Numlock News: March 22, 2023 • Asteroid Strike, Sabotage, BookTok
By Walt Hickey
The collapse of Silicon Valley Bank has prompted a run on Silicon Valley Bank swag on secondary markets, bound for collectors of the ephemera left behind by entities that imploded, whether it’s an FTX hat or a MoviePass sweatshirt or a Lehmen Bros gym bag. On Poshmark you can score a Silicon Valley Bank Christmas swater for $35 and on eBay you can get an SVB backpack for $340. Collectors of the real swag must act fast, as soon the market will be flooded by new merch created by enterprising merchants ripping off the logos of the doomed company for a class of irony-poisoned yuppies to buy up.
A number of films made on practically no budget whatsoever have outperformed their budgets in the topsy-turvy box office world we’ve lived in since the pandemic, and it’s made it possible for many aspiring filmmakers to break into the industry and get higher budgets. While even small Hollywood movies cost in the millions of dollars to produce, Jane Schoenbrun made lo-fi horror movie We’re All Going to the World’s Fair for peanuts and Emma Seligman made Shiva Baby for roughly $200,000, both of which were distributed by a company called Utopia, which is touted as “AAA24,” a charming pun on AAA minor league baseball and A24, the beloved Oscar-winning independent. The success of those debuts saw Schoenbrun score a $6 million budget for sophomore feature I Saw The TV Glow and Seligman get $10 million to make Bottoms.
Russia’s invasion of Ukraine has been a serious blow for the country’s cultural output, with the number of book titles published in Ukraine down to 9,000 last year from 17,000 the year prior. The printing industry in Ukraine is mostly based out of Kharkiv, which was the site of some of the toughest fighting of the whole war, and consequently the total number of books printed in Ukraine is down from 25.7 million in 2021 to 9.2 million books in 2022. That said, foreign publishers have begun to pay attention given the spotlight on the country, with the number of rights sales for Ukrainian books up from 120 in 2021 to 230 in 2022.
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On September 26 of last year, the Nord Stream 1 and Nord Stream 2 gas pipelines connecting Russia and Europe exploded. The identity of the perpetrator — given that Russian gas imports to Europe are a pain point in the war in Ukraine, it’s not especially that the simultaneous destruction of undersea pipelines is, like, a coincidence — is of interest to a lot of people watching the events, but of particular interest to the insurance industry, which has some skin in the game here. If it’s an act of war, then insurers can claim that war is not covered under the pipeline owners’ insurance, and as a result the insurers are off the hook on footing the bill. While Gazprom owns 51 percent of Nord Stream 1, four Western European energy companies own the other 49 percent, so E.ON, Wintershall Dea, Engie and Gasunie would really like this to not be considered a wartime act of sabotage or terrorism or whether whatever insurance they have covers it. Right now the current case law is out of New Jersey, where a Superior Court ruled that a Russian cyberattack on pharmaceutical giant Merck was not technically an act of war, and as a result their insurer Ace American was indeed responsible for the $1.4 billion loss Merck sustained.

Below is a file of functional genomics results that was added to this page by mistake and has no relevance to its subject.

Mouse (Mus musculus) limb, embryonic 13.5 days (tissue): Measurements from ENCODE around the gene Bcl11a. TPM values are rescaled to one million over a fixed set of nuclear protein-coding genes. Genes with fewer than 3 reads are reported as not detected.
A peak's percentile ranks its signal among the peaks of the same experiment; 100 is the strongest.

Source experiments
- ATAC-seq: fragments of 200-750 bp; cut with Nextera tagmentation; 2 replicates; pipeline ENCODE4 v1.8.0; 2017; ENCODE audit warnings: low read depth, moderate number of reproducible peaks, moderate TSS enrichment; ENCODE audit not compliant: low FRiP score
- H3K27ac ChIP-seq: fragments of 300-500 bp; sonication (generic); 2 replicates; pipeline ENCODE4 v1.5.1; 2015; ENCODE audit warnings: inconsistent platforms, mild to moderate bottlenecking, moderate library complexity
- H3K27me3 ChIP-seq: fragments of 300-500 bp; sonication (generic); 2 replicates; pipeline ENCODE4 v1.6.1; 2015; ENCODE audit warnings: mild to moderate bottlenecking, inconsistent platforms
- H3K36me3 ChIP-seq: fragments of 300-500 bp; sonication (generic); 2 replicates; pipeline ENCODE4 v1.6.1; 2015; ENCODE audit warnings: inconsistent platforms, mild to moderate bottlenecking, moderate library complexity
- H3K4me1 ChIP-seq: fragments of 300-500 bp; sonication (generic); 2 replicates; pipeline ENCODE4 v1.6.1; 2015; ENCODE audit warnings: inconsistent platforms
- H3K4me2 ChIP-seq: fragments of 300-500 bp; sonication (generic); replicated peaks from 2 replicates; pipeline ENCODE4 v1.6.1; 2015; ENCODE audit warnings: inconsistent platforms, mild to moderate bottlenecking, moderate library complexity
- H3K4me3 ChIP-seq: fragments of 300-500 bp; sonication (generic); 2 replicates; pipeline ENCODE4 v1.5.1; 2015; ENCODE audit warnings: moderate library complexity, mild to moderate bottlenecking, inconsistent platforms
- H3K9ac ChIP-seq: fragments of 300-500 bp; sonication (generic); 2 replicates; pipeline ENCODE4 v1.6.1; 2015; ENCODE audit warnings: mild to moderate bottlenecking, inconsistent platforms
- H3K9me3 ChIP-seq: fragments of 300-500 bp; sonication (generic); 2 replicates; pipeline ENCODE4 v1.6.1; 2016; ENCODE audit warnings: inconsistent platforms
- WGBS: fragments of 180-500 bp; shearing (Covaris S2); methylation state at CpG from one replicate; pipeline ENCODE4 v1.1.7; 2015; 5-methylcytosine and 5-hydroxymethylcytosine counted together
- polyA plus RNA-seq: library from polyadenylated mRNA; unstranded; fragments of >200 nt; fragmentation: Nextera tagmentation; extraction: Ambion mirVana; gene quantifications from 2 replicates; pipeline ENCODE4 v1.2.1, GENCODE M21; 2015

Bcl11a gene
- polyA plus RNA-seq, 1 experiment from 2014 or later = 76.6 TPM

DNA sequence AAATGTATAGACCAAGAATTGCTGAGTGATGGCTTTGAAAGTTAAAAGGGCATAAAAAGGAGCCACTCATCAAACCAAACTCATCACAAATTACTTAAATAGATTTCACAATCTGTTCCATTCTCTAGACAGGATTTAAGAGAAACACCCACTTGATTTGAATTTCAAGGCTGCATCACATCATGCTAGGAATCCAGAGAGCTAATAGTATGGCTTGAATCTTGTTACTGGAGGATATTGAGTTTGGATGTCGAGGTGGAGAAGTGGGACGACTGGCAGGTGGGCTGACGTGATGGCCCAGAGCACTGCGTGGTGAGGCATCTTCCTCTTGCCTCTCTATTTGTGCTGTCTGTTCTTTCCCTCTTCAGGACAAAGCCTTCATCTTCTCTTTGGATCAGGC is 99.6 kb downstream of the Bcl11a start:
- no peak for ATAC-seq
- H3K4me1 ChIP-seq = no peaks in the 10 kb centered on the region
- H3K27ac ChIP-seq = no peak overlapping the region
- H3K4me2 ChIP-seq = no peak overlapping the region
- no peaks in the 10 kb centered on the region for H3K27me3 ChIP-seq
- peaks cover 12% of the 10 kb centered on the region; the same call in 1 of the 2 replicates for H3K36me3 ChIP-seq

The American book industry was generally pretty stable, growing at a 3 percent to 4 percent rate. Then the pandemic turbocharged the book business, which saw 21 percent growth from 2019 to 2021. Now, things have cooled off a little bit, with the industry shrinking 1 percent in the first three months of 2023. There is an exception, however: BookTok, or the books that blow up on social media platform TikTok. Among authors whose books have been BookTok darlings, sales are up 43 percent over the 2022 sales levels.
The Day After Tomorrow
The IPCC report out of the United Nations found that the current use of fossil fuels are pushing the world to a dangerous level of warming, and soon. According to the report, there’s an 83 percent likelihood of hitting a dangerous and irreversible level of warming by 2 degrees Celsius if all the currently planned fossil fuel infrastructure is indeed built. It also points to the elimination of fossil fuel subsidies as a really direct and effective way at cutting emissions. If fossil fuel subsidies are removed, the effect would be a 1 to 4 percent decline in carbon dioxide emissions and a 10 percent decline in greenhouse gas emissions by 2030.
The current means of estimating the frequency of large asteroid collisions with Earth — which is accomplished by studying craters on the moon, and the size of asteroids near Earth — generally estimates that an asteroid or comet over 1 kilometer in size hits Earth once every 600,000 to 700,000 years. A new study argues that it’s actually likely more common than that; in the past million years, it estimates that four different kilometer-sized objects hit Earth’s continents, and since land is only a third of the surface of the Earth, we’re actually talking up to a dozen or so hitting the Earth in the past million years.
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